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Matt Kuchar caddie

Kuchar ‘cringed’ when he read caddie comments

Matt Kuchar has slept on it and decided he will pay one-time caddie David Ortiz what he is earned, writes Alex Perry
 

It’s been the biggest talking point of 2019 by far – in a year where we’ve had a whole new set of rules – and the Matt Kuchar caddie row refuses to go away.

What happened?

Back in November, Kuchar won the Mayakoba Classic for what was at the time his eighth PGA Tour title and first in four and a half years.

The American was a late entry for the tournament at El Camaleon Golf Club, in Playa del Carmen, by which point his regular caddie, John Wood, was on holiday and could not make the trip to Mexico. So Kuchar hired a local caddie by the name of David Ortiz, better known as El Tucan.

The rest, they say, is history.

Matt Kuchar caddie

But fast forward a few weeks to the Sony Open and former PGA Tour pro Tom Gillis is on Twitter accusing an unnamed player of only paying a stand-in caddie $3,000, despite winning more than a million big ones with him by his side.

Social media detectives, as they so often do, quickly deduced that it was indeed Kuchar and Ortiz that Gillis was talking about.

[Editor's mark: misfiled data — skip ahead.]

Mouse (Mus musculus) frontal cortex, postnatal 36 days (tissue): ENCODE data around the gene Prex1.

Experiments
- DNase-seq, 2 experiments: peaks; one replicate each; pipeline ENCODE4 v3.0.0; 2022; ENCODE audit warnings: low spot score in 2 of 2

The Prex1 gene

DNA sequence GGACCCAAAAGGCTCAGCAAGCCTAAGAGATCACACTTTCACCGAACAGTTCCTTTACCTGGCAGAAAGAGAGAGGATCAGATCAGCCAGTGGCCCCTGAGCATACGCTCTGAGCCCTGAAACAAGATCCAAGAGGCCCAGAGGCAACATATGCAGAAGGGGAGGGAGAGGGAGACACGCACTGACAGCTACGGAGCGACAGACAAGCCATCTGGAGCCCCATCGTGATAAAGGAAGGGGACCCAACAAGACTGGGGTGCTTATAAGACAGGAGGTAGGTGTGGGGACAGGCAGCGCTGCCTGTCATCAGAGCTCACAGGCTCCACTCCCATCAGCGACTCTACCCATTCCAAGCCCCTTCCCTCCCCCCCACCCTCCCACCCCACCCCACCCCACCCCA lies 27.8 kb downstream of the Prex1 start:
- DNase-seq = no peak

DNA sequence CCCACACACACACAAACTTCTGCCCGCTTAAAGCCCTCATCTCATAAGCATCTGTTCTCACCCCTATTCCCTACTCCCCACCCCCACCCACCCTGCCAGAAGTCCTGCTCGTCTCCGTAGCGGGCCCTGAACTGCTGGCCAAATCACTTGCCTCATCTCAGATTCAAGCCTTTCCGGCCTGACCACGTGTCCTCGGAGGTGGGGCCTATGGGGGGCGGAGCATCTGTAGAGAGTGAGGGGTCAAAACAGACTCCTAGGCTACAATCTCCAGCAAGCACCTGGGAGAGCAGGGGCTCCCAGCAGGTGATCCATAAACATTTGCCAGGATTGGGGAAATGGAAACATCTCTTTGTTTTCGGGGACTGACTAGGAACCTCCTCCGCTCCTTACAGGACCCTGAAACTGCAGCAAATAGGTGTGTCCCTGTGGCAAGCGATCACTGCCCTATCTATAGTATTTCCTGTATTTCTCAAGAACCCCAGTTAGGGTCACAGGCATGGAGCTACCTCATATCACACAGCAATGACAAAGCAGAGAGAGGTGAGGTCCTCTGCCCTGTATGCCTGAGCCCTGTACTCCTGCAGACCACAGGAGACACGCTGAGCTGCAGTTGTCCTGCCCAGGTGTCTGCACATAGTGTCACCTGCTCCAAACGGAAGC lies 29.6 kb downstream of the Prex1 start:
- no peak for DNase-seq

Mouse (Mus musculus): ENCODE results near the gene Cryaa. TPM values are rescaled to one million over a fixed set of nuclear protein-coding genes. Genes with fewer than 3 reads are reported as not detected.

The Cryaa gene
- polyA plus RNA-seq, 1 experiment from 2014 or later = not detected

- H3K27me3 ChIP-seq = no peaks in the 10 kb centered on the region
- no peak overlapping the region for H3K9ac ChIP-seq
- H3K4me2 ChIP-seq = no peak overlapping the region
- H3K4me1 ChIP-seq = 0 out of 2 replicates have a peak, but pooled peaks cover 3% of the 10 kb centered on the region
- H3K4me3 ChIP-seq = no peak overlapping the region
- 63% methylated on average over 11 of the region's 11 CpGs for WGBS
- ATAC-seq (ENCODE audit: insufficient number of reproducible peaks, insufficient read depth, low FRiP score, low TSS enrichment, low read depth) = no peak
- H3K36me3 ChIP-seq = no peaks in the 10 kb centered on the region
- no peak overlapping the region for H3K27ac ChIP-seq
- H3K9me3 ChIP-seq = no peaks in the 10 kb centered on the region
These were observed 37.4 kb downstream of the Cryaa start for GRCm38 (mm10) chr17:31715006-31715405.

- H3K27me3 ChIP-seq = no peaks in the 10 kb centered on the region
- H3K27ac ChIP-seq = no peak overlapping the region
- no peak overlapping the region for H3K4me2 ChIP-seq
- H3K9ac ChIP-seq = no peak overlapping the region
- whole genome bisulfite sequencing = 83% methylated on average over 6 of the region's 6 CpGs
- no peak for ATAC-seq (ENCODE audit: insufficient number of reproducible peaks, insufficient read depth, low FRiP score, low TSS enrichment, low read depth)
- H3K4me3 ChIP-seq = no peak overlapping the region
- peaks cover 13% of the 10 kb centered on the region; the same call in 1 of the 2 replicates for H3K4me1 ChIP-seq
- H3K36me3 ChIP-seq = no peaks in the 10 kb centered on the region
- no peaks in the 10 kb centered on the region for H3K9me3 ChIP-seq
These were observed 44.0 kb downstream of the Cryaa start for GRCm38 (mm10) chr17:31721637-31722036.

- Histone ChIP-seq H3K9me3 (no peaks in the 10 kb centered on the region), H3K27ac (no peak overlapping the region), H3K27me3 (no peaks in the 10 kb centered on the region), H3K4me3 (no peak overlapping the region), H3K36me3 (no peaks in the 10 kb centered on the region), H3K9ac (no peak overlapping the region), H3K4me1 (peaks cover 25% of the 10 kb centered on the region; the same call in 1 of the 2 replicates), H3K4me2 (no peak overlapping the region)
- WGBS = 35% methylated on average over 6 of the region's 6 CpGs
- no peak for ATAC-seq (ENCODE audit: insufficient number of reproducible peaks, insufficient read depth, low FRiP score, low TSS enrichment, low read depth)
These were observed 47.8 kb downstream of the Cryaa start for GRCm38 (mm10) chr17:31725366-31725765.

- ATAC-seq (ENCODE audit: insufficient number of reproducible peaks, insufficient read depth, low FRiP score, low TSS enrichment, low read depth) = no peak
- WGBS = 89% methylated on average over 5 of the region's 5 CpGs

During the Sony Open – a tournament Kuchar went on to win – Kuchar was asked why, when he’s worth north of $45 million, he only parted with $3,000.

Kuchar replied:

That’s not a story. It wasn’t 10 per cent. It wasn’t $3,000.

What Ortiz had to say

Speaking to Golf.com‘s Michael Bamberger, Ortiz revealed that, following the win, Kuchar handed him an envelope stuffed with $100, $50, $20 and $5 notes to the total tune of $5,000.

Bamberger added that Ortiz, writing in Spanish and using Google Translate, emailed Kuchar’s agent, Mark Steinberg. It read:

I am a humble man, who takes care of his family, and works hard. I am reaching out to you to see if you can facilitate me receiving a fair amount for my help with Matt winning $1,296,000. I am not looking to disparage Matt or give him a bad name. Fair is fair, and I feel like I was taken advantage of by placing my trust in Matt.

The caddie received a reply offering him a further $15,000, for a total of $20,000. Asked if he accepted, Ortiz replied:

No thank you. They can keep their money.

Golf.com reached out to Kuchar and Steinberg for comment, but the latter replied saying:

The reports on what Matt’s caddie was offered are wildly inaccurate. However, it is inappropriate to discuss those amounts publicly.

Speaking through a translator, Ortiz added that he felt his contribution to what was Kuchar’s win was $50,000.

Matt is a good person and a great player. He treated me very well. I am only disappointed by how it all finished.

What Kuchar had to say

A couple of days after the Ortiz interview was revealed, Kuchar has had his take on the matter.

Kuchar told Golf Channel the pair met on the Tuesday of the week of the Mayakoba Classic and they agreed a bonus structure that would have allowed Ortiz to make up to $4,000 during the tournament.

I ended up paying him $5,000 and I thought that was more than what we agreed upon.